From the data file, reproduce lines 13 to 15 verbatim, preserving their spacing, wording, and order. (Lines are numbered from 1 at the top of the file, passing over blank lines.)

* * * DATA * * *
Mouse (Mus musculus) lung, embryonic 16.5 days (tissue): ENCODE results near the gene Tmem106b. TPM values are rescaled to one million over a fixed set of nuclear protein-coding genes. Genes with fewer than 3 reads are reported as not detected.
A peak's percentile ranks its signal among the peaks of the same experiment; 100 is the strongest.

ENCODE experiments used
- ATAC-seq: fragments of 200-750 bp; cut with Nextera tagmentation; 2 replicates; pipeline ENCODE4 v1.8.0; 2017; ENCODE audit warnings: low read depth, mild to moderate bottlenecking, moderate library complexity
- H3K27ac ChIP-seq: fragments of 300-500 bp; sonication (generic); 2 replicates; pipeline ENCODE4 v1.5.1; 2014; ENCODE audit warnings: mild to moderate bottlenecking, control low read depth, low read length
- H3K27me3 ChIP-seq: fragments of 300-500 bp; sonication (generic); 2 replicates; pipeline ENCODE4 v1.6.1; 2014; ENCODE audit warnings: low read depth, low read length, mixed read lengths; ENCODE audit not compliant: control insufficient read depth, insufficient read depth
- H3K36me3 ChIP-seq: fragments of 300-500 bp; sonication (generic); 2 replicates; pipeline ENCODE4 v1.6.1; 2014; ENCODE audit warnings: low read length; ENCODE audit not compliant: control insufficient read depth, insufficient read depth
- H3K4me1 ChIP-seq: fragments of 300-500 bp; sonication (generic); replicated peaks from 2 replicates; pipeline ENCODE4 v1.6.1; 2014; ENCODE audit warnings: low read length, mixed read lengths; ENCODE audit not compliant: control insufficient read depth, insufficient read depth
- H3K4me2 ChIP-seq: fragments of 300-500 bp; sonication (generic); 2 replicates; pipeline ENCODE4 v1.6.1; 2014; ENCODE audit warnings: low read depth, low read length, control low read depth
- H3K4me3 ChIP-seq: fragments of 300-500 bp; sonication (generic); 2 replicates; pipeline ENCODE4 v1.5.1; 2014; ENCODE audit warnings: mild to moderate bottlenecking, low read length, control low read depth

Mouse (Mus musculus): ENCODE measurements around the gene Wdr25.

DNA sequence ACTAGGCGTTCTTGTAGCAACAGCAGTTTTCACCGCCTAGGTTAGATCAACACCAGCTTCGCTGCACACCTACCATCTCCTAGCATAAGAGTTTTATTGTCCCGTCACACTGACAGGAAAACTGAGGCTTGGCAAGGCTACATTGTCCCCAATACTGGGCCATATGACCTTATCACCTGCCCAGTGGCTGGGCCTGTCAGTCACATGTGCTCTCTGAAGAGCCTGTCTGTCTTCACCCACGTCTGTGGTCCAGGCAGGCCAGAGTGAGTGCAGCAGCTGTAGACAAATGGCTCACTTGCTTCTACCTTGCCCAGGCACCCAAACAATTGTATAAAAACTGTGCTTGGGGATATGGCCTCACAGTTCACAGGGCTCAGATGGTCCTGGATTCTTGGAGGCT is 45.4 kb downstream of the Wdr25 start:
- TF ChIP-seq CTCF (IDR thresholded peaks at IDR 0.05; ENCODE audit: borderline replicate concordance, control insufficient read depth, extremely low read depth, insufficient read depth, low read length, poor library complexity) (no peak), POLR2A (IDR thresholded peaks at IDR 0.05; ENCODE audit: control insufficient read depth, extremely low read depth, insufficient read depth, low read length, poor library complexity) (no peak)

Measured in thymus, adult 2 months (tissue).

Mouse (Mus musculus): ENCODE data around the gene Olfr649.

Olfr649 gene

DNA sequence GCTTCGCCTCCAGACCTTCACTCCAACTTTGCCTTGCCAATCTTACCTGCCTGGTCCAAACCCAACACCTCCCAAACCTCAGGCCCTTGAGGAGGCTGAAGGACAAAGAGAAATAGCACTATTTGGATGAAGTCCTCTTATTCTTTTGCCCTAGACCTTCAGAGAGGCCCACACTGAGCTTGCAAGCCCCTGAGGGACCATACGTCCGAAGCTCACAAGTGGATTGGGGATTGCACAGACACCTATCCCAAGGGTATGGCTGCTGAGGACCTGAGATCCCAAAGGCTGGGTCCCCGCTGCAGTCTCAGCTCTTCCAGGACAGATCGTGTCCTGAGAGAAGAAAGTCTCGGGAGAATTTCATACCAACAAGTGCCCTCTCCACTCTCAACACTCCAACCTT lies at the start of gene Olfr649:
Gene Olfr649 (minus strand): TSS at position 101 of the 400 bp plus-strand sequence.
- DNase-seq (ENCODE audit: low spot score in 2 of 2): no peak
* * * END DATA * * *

- TF ChIP-seq CTCF (IDR thresholded peaks at IDR 0.05; ENCODE audit: borderline replicate concordance, control insufficient read depth, extremely low read depth, insufficient read depth, low read length, poor library complexity) (no peak), POLR2A (IDR thresholded peaks at IDR 0.05; ENCODE audit: control insufficient read depth, extremely low read depth, insufficient read depth, low read length, poor library complexity) (no peak)

Measured in thymus, adult 2 months (tissue).

Mouse (Mus musculus): ENCODE data around the gene Olfr649.